And it was a watershed moment for the Zelda franchise and the game industry. It was Nintendo realizing, years ahead of most others, that realism was not a goal they wanted to pursue. That realism never ages well, and often harms the believability of a fictional world. It was Nintendo’s early, tacit acknowledgment that they were no longer aiming for the hardcore tech-junky gamer audience with the Zelda series – even if they did not yet realize it themselves. It was a choice to embrace the whimsical fantasy over the realistic, medieval hero, and recognize that their greatest strength has always been in evoking a child-like sense of wonder contrasted against darkness and discovery, like a good Studio Ghibli film. It was a turning point that has colored the franchise and the perception of it ever since.

And that is where I will hang my hat, kick back, wax nostalgic, and maybe listen to some excellent Zelda tunes. 2001? A good year. But there is always more to come! 2002 is just around the corner. And beyond that… Well, Skyward Sword and the future of the franchise loom on the horizon.

Max Nichols, a.k.a. lord-of-shadow, is one of the former webmasters of Zelda Legends and has been a frequent contributor of “Behind the Rupees” articles here at Zelda Universe. He has since taken a back seat in the Zelda community but still contributes at the History of Hyrule forums… and has finally been convinced Aonuma is not some young upstart Zelda developer.
  • It's a pity we didn't get to see those six new Zelda titles in full development.

    • Thiefenz

      I would have been happy with an Oracle Trilogy. I wonder what element Link would'vve had at his disposal, Seasons for Din, Time for Nayru, but what would Farore have been? but I guess that's where the other two playthroughs of both games went to.

      wish I had those games again.

  • Thanks

    Hey I just wanted to say thank you for writing these articles. To be honest, I wasn't very excited about Skyword Sword at first. I guess I forgot why I had fallen in love with the series from the beginning. These articles have taken me for a nostalgic walk down memory lane and reminded me what makes this series so awesome (Plus they keep me entertained while I'm bored at work!). I'm so ready to play Skyward Sword now and excited to see where it fits in with the rest of these great games!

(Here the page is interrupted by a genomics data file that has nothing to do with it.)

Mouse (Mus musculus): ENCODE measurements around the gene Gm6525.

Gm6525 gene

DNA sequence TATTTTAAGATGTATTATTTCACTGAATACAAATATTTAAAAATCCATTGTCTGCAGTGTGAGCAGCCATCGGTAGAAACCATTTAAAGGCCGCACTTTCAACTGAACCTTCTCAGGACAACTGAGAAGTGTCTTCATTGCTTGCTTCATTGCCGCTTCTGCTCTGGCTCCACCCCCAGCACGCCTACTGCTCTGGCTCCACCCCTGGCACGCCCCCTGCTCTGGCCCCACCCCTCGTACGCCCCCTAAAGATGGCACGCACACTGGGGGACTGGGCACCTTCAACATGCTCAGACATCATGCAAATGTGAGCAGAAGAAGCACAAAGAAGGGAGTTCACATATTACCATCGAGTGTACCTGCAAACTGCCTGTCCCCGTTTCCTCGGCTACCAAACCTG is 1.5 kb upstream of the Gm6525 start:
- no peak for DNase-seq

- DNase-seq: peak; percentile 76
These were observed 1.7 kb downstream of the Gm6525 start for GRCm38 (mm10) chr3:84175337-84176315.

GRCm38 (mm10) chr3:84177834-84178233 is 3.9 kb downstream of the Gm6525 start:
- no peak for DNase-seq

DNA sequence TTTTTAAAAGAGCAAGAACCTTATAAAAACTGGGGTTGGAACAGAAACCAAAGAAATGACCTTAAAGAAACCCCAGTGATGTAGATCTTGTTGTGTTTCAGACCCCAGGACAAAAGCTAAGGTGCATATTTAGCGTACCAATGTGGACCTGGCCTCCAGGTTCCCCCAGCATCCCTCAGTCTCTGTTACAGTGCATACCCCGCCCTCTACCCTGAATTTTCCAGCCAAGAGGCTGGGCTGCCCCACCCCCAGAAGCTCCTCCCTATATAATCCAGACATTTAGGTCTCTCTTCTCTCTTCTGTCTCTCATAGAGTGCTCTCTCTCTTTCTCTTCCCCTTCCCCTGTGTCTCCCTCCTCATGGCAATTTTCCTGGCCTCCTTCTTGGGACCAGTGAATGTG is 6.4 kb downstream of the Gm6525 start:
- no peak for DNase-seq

• 2001 is definitely the most exciting year for me, so far. I'd never seen that original Wind Waker trailer before…it was actually pretty funny, in a good way!

  • flobo

    Reading this just made me realise. The Wind Waker engine was now developped ten years ago, and it is used yet another time for skyward sword this year. It's quite an amazing lifespan for a game engine.

  • Weevil

    WW in my opinion is the best game. and those who say why not realistic graphics? well twilight princess looks ten times better since it was the next realistic game after MM. and you have to look at the realistic storyline and great story development.

  • to tell the truth , i get really excited by wind waker when i first saw it on 2003 , you know, here on brazil, this was the year when internet get better so we to much contact with those kind of game communities so we didn't see the realistic ganondorf versus link, and right now i fell as exciting about the skyward sword as when i first saw the wind waker

  • Andrzejewski

    Golden Sun or Zelda. Hmmmmmmmm… Zelda, but a close call. Isaac is ridiculously better than Link, but the Master Sword is cooler than the Gaia Sword, and Ganondorf is better than Saturos/Menardi/Doom Dragon/Blados/Chalis.

  • MDH

    So Oracle of Seasons was originally planned as a remake of the first Zelda? This finally explains to me why the dungeon bosses are all taken from LoZ and there are old men in caves all over the place…

  • Gwydion

    I'll be honest, I was one of those raging about the graphics back then, but not because it was "cartoony" – heck, I still watch cartoons! I just didn't like the style. I still don't much care for the WW style, honestly (those soulless eyes!! D8), but that's just my opinion. Doesn't mean I can't like the game though.